My experience with public school teachers was decidedly mixed.
I had some good ones. A few were inspirational. I had a tough-as-hell advanced math teacher (one of the mistakes of testing; I had zero aptitude for math, and less interest) who coaxed a B- out of me. Ms. Summers kicked ass.
Regrettably, a sizable minority of my teachers sucked. One told me, in front of my mother, that she didn’t think I should become a writer. Wouldn’t say why, she just didn’t think I should pursue my dream. Seems she never forgave my critique of the new Baptist-only health club, the one where they’d kick out the little brown kids playing ping-pong because the minister was concerned they’d mess up the carpeting.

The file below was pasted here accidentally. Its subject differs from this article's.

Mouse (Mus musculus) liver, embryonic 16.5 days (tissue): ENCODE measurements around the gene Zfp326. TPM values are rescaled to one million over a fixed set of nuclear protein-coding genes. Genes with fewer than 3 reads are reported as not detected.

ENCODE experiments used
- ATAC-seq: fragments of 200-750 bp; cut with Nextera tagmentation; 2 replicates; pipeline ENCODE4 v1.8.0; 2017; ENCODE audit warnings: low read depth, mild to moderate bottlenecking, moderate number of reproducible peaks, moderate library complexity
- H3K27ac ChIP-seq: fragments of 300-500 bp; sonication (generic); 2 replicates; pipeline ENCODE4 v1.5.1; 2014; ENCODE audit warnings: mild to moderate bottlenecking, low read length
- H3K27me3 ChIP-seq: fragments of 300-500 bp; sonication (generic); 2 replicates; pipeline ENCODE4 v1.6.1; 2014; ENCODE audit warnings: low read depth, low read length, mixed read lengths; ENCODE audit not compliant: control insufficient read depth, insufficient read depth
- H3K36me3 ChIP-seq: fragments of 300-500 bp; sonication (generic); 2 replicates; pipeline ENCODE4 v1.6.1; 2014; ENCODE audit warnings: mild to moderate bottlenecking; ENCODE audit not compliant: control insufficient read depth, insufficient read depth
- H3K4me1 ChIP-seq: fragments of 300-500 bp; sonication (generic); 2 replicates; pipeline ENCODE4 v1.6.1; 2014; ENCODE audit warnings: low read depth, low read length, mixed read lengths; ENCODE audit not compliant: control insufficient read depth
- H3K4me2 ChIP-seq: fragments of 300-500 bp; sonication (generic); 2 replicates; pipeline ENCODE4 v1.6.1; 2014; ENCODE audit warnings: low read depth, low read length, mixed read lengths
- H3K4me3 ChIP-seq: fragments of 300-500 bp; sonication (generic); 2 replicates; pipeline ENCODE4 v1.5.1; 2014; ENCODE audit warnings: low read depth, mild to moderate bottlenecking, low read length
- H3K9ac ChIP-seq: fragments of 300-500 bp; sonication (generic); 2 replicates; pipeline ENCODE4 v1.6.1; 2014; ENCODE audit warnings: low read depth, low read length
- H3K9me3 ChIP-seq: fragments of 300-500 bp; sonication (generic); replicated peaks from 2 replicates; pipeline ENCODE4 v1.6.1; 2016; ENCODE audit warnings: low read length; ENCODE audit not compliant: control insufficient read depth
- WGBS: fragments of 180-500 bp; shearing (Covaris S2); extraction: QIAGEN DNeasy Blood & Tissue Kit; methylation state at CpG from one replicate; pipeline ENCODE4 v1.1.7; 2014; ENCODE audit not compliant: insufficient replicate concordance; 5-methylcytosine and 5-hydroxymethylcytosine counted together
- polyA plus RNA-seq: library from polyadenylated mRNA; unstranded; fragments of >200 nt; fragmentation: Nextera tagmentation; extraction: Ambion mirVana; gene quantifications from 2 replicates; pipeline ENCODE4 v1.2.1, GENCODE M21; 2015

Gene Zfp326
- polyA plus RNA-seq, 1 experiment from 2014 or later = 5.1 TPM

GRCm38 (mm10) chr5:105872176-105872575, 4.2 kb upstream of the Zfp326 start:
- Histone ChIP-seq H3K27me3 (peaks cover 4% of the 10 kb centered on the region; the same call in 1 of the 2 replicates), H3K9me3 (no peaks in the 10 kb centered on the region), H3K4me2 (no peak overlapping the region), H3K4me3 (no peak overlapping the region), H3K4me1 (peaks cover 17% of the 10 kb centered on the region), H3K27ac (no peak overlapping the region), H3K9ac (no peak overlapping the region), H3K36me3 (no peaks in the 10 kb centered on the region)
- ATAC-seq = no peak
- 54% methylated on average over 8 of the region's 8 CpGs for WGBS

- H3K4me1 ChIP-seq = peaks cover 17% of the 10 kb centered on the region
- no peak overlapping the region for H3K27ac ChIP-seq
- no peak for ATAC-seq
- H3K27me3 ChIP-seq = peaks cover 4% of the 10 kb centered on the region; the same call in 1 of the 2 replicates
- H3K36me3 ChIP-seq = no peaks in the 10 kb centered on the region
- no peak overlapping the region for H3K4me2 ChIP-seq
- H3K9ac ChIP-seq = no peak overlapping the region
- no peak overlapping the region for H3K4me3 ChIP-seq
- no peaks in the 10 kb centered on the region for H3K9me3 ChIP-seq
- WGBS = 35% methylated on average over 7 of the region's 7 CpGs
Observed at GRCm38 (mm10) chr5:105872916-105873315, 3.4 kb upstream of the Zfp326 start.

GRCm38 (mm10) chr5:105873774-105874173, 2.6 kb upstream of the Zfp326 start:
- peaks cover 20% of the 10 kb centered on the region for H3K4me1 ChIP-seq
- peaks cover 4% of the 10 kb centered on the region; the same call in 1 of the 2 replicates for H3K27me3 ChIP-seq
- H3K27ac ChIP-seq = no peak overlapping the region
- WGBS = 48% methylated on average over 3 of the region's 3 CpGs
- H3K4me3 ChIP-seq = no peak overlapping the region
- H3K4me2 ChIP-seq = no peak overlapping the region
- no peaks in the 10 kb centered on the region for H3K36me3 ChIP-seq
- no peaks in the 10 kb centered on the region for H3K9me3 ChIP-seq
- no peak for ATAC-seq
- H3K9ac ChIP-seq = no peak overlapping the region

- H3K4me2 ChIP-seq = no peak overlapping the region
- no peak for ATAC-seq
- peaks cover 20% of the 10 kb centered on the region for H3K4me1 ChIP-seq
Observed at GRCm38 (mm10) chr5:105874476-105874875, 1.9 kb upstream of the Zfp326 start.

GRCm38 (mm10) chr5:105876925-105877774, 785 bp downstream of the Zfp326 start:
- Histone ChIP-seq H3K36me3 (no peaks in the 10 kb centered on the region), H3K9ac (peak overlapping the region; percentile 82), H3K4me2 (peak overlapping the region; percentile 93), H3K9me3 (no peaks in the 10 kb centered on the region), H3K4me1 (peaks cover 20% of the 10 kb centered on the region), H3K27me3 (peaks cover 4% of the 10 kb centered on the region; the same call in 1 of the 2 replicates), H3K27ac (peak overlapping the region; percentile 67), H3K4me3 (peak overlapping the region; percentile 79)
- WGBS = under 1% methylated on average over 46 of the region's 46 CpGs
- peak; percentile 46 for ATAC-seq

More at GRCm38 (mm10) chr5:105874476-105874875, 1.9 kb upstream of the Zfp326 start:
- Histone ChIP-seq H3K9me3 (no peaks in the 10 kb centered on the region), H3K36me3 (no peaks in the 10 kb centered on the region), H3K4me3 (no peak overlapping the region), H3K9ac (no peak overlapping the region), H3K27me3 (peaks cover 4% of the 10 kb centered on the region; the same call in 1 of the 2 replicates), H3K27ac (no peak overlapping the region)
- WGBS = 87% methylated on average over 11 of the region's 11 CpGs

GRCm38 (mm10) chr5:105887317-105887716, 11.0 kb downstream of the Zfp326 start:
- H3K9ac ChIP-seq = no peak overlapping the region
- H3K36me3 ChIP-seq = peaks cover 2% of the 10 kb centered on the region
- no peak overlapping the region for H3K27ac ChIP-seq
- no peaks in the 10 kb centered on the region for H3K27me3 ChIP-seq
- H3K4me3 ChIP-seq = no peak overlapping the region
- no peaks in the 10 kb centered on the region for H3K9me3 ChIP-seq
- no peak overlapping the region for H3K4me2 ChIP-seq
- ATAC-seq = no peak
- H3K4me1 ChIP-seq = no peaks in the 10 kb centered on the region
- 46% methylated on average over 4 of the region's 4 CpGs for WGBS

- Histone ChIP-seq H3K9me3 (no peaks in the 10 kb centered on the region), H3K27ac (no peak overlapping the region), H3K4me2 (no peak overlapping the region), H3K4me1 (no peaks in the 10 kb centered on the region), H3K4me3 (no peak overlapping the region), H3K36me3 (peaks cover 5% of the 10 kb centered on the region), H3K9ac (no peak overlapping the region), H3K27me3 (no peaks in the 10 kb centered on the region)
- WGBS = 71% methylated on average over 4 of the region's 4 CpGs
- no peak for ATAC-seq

My mother was heroic that day.
Another teacher regularly mixed bourbon in her coffee before class. At 9 a.m. One of my high school counselors told a good friend she shouldn’t attend Berkeley because her parents couldn’t afford it. The university whose president just happened to be the counselor’s husband was a better option, my friend was told.
My sisters, who studied only to keep from flunking out, were on track to become teachers. Those who can’t … Fortunately, marriage prevented them from sharing their lack of intellectual curiosity with malleable minds.
Of course I have great respect for committed instructors. It’s a tough job, though not thankless. But we should accept the fact that many of our teachers are below par.
Now what are we going to do about it? More rationalizing?